Agricultural land in Mekong Delta provinces is severely affected by saltwater intrusion, resulting in losses to local farmers.
|A shrimp farm in the Mekong Delta region. Shrimp farms are one of culprits responsible for saltwater intrusion in the region.|
Saltwater intrusion poses a serious threat to land and freshwater sources in the Mekong Delta. Last month, the intrusion went along the Xa No Canal to penetrate as far as Vi Thanh Town, Hau Giang Province.
It resulted in a severe shortage of fresh water for 8,000 families and caused damage to nearly 20,000 hectares of rice crops.
According to Hau Giang Province Irrigation Department, it was the first time in 20 years that saltwater intrusion had occurred in Vi Thanh.
In Soc Trang Province, since mid April, the intrusion has damaged some 10,000 hectares of paddy fields. Rice seedlings on a further 5,000 hectares are currently delayed because of the salt concentration, which is between six and eight percent.
In Bac Lieu Province, over 25,000 hectares of paddy fields are flooded by saltwater, among them, more than 7,000 hectares of summer- autumn corps have been completely damaged. The salt concentration in the area is between eight and ten percent.
To help cope with the problem, in 2006, the Ministry of Agricultural and Rural Development allowed Bac Lieu and Soc Trang Provinces to jointly carry out a VND660 billion (US$37 million) irrigation project.
More than 60 drainages and dykes have been built to prevent saltwater intrusion and ensure an adequate supply of freshwater to produce 150,000 hectares of rice.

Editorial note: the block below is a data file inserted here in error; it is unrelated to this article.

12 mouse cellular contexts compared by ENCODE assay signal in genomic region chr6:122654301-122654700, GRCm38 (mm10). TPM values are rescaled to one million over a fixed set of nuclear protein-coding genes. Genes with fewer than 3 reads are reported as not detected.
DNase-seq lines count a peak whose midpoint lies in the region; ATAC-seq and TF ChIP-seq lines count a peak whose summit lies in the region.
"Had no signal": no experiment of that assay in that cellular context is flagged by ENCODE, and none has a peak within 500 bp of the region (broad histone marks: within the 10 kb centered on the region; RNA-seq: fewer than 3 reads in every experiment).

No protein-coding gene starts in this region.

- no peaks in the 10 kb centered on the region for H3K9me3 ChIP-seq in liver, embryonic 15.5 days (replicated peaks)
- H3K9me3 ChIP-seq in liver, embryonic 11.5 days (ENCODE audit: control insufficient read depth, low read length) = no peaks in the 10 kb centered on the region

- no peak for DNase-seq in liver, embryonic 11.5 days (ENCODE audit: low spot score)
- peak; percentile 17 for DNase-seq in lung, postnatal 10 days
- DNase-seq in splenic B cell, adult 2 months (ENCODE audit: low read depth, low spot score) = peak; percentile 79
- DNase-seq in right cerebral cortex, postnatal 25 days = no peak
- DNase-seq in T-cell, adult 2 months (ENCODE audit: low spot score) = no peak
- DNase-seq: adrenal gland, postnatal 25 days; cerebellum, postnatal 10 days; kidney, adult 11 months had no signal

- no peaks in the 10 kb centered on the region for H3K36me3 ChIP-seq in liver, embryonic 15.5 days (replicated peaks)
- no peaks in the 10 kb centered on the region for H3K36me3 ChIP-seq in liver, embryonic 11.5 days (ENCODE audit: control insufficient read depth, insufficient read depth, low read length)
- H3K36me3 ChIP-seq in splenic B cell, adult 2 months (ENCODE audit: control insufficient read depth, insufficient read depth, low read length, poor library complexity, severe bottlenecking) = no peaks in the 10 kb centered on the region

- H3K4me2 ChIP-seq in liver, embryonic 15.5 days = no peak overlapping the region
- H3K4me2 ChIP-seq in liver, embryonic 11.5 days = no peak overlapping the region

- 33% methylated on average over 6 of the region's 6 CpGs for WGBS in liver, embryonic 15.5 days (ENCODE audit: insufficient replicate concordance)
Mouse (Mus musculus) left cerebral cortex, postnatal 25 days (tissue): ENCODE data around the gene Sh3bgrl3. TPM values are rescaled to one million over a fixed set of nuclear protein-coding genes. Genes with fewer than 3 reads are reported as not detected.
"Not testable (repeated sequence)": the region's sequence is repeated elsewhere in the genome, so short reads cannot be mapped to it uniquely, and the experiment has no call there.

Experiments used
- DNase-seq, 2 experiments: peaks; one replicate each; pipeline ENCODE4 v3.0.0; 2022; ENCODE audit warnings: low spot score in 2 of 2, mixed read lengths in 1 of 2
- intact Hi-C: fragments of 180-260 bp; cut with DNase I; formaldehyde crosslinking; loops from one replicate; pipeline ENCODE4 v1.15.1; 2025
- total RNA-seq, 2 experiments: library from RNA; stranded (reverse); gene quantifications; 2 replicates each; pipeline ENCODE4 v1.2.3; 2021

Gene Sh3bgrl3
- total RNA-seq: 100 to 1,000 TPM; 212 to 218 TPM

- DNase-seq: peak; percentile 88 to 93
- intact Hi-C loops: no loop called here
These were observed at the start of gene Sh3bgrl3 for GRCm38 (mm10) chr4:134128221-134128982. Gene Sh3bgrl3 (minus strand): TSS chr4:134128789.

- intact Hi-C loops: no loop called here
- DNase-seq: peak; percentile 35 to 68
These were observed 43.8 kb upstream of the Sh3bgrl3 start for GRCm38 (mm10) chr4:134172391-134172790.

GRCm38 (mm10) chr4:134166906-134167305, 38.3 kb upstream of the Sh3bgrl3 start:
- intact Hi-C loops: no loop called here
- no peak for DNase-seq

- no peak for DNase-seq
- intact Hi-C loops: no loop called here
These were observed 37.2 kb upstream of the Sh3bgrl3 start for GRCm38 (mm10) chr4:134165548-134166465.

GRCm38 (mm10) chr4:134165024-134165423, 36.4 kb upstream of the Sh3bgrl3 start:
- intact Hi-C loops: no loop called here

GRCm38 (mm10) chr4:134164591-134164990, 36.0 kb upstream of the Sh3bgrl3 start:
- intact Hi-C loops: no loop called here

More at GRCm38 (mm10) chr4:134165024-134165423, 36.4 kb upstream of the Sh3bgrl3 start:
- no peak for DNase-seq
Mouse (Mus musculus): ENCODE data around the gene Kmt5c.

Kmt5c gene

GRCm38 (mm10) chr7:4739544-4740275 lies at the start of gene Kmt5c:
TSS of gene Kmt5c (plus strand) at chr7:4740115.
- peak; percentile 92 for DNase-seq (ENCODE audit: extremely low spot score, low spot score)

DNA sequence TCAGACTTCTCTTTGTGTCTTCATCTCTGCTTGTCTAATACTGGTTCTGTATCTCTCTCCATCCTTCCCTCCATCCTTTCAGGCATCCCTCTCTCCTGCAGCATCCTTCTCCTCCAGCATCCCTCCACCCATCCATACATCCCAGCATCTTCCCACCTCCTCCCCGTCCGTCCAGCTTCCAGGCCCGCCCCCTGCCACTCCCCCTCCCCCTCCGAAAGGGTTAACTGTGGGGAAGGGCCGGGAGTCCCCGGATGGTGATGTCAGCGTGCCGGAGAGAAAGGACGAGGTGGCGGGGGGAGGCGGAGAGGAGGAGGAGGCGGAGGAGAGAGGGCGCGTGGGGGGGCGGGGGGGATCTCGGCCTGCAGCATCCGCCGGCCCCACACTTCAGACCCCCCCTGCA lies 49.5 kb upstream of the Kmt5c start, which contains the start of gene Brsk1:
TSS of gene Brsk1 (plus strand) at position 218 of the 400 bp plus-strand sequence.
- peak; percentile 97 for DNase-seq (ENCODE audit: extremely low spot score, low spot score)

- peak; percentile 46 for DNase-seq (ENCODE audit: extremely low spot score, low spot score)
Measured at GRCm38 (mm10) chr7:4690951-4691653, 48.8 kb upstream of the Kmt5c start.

Leaders of the two provinces said that such funds were just enough to build only one-third of needs. At present, the project has ground to a halt, as officials are waiting for more Government funding.
While waiting for the project to be completed, local farmers continue to pump seawater into their shrimp breeding farms, causing further saltwater intrusion to some 60,000 hectares of land in the region.
Due to the lack of funds, the investment of hundreds of billion of dong into such a project has not produced any fruitful results.
In Khanh Lam Commune in U Minh District, Cau Mau province, saltwater has intruded into large areas of agricultural land. Local farmers cannot plough the soil to make it available for the next crops. They are facing huge losses because of low productivity.
To iron out the problems, Ca Mau has approved 23 irrigation projects, with a total investment of VND4 trillion ($225 million). At present, only four projects totaling VND190.5 billion ($6.2 million) have received funds.
Recently, the World Wildlife Fund, after having studied salt intrusion in Ca Mau, has warned that typhoons and rising seawater levels, due to climate change, will severely impact the efficiency of economies in the province in the long run.
It also urged municipal authorities to follow up changes in climate to make suitable plans for agricultural development and aqua farming programs.
Municipal authorities have also been recommended to pay more attention to ecological preservation, including protecting natural zones like sand dunes, coastal forests and aquifers, as they will help reduce the strength of typhoons, improve the quality of fresh water and regulate the currents.
Some believe it is necessary for the local government to build strategic plans about water source management, including building water works to control the volume, quality and movement of water currents in the region. At the same time, they need to provide schemes for agricultural development and aqua farming programs to help farmers avoid losses.